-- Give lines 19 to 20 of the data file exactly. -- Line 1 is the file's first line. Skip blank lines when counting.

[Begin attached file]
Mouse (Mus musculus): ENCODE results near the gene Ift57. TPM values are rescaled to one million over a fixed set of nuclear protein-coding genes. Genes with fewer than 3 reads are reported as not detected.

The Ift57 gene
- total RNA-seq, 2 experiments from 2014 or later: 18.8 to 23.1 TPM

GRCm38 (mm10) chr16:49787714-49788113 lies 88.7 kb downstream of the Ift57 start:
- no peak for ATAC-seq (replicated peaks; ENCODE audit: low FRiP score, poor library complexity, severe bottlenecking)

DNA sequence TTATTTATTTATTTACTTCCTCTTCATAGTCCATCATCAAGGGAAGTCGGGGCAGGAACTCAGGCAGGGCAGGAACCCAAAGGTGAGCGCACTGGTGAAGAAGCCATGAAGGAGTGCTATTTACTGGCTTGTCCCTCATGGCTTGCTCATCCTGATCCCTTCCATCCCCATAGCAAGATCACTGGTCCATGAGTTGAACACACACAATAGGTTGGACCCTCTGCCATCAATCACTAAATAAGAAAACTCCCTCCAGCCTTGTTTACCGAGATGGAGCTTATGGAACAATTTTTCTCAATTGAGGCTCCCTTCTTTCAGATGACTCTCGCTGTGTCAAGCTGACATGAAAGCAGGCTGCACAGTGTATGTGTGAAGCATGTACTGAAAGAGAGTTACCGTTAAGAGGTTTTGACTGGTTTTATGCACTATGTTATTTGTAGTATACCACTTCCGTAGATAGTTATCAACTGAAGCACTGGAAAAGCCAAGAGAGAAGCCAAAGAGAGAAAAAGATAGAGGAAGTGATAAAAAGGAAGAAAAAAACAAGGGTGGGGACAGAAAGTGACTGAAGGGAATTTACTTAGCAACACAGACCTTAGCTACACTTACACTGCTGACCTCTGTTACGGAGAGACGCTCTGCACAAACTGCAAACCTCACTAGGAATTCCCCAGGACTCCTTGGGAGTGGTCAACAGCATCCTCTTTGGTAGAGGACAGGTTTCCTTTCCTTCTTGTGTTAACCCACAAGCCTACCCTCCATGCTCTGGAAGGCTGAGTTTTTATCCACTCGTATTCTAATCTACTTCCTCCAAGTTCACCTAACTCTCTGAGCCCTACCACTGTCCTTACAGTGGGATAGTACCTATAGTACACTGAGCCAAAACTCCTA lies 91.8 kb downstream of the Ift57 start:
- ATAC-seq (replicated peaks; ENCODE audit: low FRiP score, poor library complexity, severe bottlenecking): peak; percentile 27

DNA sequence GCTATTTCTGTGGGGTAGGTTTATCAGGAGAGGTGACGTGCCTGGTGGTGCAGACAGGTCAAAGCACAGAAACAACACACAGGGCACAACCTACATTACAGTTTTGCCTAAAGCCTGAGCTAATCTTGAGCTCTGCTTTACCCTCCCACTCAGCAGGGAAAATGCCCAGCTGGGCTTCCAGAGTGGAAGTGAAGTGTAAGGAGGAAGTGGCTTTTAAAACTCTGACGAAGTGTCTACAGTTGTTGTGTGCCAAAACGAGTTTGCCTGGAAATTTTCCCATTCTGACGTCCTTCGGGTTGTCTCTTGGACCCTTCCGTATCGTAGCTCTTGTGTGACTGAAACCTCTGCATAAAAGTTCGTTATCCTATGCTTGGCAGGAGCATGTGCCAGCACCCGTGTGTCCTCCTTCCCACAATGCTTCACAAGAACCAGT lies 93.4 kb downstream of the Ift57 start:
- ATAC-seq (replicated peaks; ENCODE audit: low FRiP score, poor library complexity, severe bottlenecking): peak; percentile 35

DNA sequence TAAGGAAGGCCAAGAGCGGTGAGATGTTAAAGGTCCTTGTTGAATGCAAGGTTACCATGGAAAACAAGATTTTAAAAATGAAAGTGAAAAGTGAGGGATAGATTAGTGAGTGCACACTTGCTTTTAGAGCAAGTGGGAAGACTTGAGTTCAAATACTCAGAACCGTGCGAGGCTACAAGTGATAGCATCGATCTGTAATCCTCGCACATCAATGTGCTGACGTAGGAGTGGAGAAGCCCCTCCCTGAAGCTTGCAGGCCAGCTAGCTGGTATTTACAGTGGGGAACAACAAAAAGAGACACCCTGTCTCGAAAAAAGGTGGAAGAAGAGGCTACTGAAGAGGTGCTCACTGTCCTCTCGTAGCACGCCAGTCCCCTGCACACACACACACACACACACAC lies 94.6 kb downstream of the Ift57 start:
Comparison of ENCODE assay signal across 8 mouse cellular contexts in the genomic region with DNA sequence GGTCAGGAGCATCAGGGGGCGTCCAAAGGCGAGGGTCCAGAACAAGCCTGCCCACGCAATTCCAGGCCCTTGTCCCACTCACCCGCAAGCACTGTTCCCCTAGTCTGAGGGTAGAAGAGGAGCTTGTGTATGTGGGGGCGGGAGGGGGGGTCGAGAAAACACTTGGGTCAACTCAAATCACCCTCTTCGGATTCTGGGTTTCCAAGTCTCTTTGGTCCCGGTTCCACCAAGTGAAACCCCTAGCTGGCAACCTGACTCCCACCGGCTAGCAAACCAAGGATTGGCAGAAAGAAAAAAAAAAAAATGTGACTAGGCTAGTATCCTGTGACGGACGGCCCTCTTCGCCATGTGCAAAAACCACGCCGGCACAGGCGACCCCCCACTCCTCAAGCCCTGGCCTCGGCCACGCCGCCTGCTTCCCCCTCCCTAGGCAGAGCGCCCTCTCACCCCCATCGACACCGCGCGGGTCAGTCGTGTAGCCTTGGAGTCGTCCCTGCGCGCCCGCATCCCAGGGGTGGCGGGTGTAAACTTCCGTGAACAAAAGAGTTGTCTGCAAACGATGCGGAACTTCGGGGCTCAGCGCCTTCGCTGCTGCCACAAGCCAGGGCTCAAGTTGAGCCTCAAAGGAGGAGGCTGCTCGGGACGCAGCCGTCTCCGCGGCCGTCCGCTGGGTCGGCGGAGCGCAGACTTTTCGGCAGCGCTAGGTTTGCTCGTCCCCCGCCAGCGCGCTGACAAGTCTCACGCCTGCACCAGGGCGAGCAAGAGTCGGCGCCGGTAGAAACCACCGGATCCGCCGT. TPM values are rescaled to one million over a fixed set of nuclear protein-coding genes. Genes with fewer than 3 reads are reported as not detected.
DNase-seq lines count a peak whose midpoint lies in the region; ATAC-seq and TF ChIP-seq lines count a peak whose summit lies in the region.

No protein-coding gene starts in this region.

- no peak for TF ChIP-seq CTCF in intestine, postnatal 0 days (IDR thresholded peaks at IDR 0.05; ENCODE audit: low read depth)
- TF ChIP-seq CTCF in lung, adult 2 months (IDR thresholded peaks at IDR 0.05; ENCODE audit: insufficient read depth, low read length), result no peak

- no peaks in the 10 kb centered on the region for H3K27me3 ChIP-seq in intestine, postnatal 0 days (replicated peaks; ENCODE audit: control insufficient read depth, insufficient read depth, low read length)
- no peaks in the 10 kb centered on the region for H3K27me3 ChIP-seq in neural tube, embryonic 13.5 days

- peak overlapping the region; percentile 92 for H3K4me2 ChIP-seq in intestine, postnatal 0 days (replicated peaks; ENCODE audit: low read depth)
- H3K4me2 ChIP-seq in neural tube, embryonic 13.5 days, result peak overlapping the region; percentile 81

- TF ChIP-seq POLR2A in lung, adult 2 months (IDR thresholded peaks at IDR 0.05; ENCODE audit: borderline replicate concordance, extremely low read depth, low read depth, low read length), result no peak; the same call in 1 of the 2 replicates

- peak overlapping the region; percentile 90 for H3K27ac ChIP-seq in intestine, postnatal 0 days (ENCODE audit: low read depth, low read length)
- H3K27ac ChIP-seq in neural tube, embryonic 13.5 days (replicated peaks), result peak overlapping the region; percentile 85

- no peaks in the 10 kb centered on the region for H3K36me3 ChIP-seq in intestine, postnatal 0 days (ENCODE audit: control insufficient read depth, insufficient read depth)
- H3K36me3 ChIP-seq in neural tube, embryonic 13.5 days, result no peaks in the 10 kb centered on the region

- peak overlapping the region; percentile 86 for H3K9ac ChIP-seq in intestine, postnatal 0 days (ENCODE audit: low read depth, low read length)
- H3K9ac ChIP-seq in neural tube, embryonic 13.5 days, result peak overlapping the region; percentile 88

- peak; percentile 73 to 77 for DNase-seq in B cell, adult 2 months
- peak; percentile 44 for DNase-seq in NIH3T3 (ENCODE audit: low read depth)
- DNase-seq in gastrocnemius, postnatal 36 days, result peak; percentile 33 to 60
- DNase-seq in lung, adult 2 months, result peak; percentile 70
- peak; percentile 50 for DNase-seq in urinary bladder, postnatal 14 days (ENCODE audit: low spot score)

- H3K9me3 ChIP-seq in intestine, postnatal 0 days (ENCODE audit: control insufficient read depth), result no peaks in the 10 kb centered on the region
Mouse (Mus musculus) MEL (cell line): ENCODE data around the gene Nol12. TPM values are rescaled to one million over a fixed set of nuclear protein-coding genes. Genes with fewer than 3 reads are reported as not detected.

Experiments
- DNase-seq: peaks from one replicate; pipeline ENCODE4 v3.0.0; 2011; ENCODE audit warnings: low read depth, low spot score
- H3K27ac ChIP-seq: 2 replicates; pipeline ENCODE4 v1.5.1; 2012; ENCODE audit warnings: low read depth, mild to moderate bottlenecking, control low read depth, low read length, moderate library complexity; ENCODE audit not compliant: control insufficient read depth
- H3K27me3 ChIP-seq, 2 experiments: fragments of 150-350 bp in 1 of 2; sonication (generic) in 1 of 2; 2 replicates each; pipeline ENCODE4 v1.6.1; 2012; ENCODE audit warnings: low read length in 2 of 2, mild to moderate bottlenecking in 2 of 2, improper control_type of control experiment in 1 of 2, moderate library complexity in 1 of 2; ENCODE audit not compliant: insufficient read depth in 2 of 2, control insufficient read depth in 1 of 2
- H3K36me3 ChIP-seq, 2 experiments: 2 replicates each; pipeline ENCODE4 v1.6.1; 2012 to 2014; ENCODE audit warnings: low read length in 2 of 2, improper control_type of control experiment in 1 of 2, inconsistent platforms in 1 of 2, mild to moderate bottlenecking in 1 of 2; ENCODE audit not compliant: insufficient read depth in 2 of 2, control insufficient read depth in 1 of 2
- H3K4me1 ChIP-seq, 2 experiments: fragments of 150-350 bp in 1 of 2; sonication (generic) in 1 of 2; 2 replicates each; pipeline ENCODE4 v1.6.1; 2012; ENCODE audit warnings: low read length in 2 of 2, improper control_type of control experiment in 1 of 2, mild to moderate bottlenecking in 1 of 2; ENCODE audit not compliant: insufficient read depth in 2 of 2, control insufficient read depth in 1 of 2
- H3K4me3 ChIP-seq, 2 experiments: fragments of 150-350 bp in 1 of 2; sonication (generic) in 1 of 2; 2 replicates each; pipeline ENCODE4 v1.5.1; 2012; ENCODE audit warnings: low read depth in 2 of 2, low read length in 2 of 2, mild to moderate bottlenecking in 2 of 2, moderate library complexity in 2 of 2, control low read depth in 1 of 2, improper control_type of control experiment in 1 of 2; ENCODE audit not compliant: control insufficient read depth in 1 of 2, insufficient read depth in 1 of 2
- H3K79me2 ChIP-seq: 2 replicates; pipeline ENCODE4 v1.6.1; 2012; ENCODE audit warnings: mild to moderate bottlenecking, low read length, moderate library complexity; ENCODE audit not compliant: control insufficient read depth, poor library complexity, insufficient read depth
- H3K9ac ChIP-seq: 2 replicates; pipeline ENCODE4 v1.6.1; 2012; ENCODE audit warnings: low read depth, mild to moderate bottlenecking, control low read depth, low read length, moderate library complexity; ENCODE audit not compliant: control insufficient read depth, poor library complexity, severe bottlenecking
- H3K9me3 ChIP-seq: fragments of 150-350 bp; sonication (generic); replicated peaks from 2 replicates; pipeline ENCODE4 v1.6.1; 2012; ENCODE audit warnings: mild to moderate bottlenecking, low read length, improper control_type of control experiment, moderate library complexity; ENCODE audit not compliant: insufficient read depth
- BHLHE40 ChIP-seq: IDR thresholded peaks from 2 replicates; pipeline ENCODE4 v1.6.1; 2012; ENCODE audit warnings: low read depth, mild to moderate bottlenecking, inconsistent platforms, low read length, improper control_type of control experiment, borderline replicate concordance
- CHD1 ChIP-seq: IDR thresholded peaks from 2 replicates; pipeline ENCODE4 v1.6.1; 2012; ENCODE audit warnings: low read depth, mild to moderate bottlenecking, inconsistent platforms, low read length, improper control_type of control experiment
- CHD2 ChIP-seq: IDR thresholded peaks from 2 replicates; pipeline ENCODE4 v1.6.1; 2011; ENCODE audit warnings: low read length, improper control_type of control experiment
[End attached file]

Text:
- H3K4me2 ChIP-seq in neural tube, embryonic 13.5 days, result peak overlapping the region; percentile 81

- TF ChIP-seq POLR2A in lung, adult 2 months (IDR thresholded peaks at IDR 0.05; ENCODE audit: borderline replicate concordance, extremely low read depth, low read depth, low read length), result no peak; the same call in 1 of the 2 replicates